, Volume 21, Issue 4, pp 675–688 | Cite as

Phosphorus Enhances Uptake of Dissolved Organic Matter in Boreal Streams

  • Audrey E. MutschlecnerEmail author
  • Jennifer J. Guerard
  • Jeremy B. Jones
  • Tamara K. Harms


Retention of carbon (C), either by physical mechanisms or microbial uptake, is a key driver of the transformation and storage of C and nutrients within ecosystems. Both the molecular composition and nutrient content of organic matter influence the rate at which it is retained in streams, but the relative influence of these characteristics remains unclear. We estimated the effects of nutrient content and molecular composition of dissolved organic C (DOC) on uptake in boreal streams by measuring rates of C retention, in situ, following introduction of leachates derived from alder, poplar, and spruce trees subject to long-term fertilization with nitrogen (N) or phosphorus (P). Leachate C:N varied approximately twofold, and C:P varied nearly 20-fold across species and nutrient treatments. Uptake of DOC was greatest for leachates derived from trees that had been fertilized with P, a finding consistent with P-limitation of uptake and/or preferential sorption of P-containing molecules. Optical measures indicated that leachates derived from the three tree species varied in molecular composition, but uptake of DOC did not differ across species, suggesting weak constraints on retention imposed by molecular composition relative to nutrient limitation. Observed coupling between P and C cycles highlights the potential for increased P availability to enhance DOC retention in headwater streams.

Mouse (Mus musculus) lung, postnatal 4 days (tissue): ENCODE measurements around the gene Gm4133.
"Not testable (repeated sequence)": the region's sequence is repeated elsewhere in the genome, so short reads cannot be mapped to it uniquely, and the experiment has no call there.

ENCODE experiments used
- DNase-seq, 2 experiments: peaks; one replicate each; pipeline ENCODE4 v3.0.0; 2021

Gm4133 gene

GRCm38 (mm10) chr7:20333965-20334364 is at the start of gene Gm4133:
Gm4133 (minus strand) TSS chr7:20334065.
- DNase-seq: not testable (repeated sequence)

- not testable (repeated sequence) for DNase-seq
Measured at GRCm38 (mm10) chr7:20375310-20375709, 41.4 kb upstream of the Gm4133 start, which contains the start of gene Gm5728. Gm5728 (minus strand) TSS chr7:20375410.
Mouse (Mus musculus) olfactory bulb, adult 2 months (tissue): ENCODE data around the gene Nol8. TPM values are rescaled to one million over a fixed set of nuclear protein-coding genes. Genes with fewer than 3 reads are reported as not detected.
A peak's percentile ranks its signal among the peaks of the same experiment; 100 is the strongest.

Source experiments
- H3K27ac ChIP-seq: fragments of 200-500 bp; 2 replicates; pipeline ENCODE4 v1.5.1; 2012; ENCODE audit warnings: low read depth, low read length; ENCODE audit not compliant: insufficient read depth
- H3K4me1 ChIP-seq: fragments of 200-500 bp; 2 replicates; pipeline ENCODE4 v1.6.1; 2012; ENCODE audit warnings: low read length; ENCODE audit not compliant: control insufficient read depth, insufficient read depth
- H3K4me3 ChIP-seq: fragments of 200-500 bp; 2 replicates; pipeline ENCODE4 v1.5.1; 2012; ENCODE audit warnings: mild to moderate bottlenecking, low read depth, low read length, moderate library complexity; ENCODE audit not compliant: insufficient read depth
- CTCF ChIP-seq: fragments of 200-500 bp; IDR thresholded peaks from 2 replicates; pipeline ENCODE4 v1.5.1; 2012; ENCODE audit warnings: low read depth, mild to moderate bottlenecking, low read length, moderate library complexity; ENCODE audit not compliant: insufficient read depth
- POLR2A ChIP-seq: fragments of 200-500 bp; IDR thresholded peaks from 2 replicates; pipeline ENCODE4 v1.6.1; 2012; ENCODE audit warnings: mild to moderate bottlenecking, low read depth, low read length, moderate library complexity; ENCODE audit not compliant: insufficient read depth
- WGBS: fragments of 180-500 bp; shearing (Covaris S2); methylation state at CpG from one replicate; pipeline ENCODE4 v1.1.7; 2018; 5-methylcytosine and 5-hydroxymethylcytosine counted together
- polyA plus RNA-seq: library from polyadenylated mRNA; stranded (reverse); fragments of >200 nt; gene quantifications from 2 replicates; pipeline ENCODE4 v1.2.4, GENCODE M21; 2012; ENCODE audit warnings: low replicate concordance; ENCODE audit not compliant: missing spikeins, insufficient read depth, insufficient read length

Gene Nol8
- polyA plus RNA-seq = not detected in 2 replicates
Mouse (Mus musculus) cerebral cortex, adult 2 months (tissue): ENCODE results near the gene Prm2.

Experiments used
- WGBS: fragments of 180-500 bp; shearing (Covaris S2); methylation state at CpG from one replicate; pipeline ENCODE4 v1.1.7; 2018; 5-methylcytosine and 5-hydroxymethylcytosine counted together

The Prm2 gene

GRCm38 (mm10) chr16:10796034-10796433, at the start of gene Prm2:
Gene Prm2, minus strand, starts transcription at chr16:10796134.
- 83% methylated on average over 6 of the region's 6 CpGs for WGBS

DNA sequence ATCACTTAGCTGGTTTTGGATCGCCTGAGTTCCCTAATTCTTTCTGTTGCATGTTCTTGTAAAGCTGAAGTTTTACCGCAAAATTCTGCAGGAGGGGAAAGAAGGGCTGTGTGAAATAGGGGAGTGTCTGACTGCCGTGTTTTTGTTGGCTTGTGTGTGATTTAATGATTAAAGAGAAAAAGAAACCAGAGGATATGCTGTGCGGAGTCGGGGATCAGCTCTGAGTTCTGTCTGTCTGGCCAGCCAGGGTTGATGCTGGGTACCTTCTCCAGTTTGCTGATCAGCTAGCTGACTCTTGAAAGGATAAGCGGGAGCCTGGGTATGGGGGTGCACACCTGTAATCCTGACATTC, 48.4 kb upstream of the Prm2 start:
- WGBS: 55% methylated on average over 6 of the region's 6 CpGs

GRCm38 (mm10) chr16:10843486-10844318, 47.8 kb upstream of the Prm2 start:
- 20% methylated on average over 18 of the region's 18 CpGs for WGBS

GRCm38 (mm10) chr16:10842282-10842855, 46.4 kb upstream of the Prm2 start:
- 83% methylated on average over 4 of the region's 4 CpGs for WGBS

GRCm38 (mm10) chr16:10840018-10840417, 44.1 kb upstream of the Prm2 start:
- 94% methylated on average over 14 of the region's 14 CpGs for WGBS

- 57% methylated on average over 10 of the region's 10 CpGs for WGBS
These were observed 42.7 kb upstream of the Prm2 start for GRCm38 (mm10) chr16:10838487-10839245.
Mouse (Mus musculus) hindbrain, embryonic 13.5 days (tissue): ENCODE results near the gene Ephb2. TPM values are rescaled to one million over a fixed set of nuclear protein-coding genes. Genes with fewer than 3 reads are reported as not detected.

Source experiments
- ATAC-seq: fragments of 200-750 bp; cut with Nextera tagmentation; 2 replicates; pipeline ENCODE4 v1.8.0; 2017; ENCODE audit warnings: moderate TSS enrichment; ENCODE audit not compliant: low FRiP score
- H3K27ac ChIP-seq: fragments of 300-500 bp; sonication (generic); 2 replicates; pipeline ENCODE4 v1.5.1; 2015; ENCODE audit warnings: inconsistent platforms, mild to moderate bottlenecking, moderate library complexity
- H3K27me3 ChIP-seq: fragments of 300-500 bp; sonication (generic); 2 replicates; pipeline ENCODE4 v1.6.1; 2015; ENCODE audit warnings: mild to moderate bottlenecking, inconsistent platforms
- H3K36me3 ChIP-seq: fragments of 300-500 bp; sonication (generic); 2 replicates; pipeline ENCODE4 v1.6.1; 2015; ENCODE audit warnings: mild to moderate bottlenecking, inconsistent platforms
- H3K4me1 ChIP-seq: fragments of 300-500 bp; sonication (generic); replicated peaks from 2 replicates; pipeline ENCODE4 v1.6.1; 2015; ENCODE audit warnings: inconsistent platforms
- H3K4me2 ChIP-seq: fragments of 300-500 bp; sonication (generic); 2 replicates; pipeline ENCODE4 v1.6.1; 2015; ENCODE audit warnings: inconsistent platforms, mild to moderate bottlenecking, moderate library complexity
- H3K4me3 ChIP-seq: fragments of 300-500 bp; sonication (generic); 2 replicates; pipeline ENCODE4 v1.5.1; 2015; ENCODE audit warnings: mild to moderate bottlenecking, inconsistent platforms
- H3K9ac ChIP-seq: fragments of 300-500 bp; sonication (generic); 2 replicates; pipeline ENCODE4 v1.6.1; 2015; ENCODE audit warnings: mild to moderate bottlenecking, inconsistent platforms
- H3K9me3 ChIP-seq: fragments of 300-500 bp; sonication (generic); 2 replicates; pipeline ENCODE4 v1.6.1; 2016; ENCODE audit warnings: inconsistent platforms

dissolved organic matter (DOM) excitation–emission matrices (EEMs) headwater streams litter leachate nitrogen nutrient limitation phosphorus uptake velocity (Vf



We thank Arianna Cocallas for contributions to field work, and Dr. Roger Ruess for assisting with access to the fertilization plots. Two reviewers provided comments that improved the manuscript. Funding was provided by the Institute of Arctic Biology, Department of Biology & Wildlife (including Nicholas F. Hughes Memorial Scholarship to AEM), and the Bonanza Creek Long-Term Ecological Research program (funded jointly by NSF Grant DEB-1026415 and USDA Forest Service, Pacific Northwest Research Station Grant PNW01-JV-11261952-231).

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© Springer Science+Business Media, LLC 2017

Authors and Affiliations

  1. 1.Department of Biology and Wildlife, Institute of Arctic BiologyUniversity of Alaska FairbanksFairbanksUSA
  2. 2.Department of Chemistry and BiochemistryUniversity of Alaska FairbanksFairbanksUSA

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